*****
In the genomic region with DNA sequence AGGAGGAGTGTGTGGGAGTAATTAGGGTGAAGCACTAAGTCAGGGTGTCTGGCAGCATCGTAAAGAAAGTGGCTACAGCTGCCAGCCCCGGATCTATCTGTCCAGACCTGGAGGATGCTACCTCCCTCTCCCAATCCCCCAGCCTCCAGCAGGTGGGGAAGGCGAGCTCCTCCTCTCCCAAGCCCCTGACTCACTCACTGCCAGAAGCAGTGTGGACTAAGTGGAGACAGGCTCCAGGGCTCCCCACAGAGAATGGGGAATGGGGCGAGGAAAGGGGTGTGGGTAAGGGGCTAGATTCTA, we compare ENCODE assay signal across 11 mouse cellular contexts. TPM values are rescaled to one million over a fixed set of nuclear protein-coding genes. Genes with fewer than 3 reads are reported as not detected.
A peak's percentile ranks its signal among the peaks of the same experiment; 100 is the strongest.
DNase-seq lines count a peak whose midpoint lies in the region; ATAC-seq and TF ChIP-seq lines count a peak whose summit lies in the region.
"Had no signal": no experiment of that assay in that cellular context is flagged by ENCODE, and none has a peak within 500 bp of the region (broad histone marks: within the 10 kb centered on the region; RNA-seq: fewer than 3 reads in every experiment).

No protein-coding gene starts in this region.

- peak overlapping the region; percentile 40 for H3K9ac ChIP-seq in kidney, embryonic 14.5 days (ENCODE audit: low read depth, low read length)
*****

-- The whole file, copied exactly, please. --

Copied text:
In the genomic region with DNA sequence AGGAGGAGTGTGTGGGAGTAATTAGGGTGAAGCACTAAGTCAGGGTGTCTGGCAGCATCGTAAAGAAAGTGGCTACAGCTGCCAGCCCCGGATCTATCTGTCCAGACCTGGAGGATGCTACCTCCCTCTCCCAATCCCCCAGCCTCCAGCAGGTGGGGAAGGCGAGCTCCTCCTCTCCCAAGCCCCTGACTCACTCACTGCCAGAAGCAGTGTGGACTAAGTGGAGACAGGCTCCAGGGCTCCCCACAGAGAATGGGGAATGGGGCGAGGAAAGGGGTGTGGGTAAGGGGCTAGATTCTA, we compare ENCODE assay signal across 11 mouse cellular contexts. TPM values are rescaled to one million over a fixed set of nuclear protein-coding genes. Genes with fewer than 3 reads are reported as not detected.
A peak's percentile ranks its signal among the peaks of the same experiment; 100 is the strongest.
DNase-seq lines count a peak whose midpoint lies in the region; ATAC-seq and TF ChIP-seq lines count a peak whose summit lies in the region.
"Had no signal": no experiment of that assay in that cellular context is flagged by ENCODE, and none has a peak within 500 bp of the region (broad histone marks: within the 10 kb centered on the region; RNA-seq: fewer than 3 reads in every experiment).

No protein-coding gene starts in this region.

- peak overlapping the region; percentile 40 for H3K9ac ChIP-seq in kidney, embryonic 14.5 days (ENCODE audit: low read depth, low read length)